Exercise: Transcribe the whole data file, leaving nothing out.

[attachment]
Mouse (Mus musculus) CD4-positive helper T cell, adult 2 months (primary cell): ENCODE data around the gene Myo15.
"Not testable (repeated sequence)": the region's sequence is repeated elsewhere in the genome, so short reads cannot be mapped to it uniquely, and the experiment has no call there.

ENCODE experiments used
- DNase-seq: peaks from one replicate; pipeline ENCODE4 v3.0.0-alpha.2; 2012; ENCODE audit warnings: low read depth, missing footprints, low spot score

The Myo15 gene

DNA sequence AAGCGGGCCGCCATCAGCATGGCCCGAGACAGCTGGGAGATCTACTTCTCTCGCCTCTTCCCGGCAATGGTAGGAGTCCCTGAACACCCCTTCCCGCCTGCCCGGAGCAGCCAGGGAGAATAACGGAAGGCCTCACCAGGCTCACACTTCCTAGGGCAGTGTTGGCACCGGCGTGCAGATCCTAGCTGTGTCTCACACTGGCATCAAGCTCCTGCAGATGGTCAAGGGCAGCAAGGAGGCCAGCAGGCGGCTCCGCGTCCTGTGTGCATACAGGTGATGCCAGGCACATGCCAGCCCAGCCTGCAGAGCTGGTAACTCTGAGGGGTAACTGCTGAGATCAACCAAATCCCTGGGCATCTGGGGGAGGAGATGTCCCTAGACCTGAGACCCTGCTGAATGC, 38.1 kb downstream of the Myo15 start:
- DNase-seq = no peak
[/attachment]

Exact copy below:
Mouse (Mus musculus) CD4-positive helper T cell, adult 2 months (primary cell): ENCODE data around the gene Myo15.
"Not testable (repeated sequence)": the region's sequence is repeated elsewhere in the genome, so short reads cannot be mapped to it uniquely, and the experiment has no call there.

ENCODE experiments used
- DNase-seq: peaks from one replicate; pipeline ENCODE4 v3.0.0-alpha.2; 2012; ENCODE audit warnings: low read depth, missing footprints, low spot score

The Myo15 gene

DNA sequence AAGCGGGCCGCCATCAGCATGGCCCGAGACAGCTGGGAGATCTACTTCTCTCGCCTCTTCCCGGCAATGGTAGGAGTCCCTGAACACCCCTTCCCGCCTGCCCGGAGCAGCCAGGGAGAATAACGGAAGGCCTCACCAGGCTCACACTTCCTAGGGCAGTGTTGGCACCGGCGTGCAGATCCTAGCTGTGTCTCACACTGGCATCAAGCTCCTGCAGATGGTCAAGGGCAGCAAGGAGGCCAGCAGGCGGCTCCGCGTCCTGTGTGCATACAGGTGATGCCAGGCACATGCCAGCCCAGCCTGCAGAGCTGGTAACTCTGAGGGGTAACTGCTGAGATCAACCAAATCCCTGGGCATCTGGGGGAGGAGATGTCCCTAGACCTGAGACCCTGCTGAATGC, 38.1 kb downstream of the Myo15 start:
- DNase-seq = no peak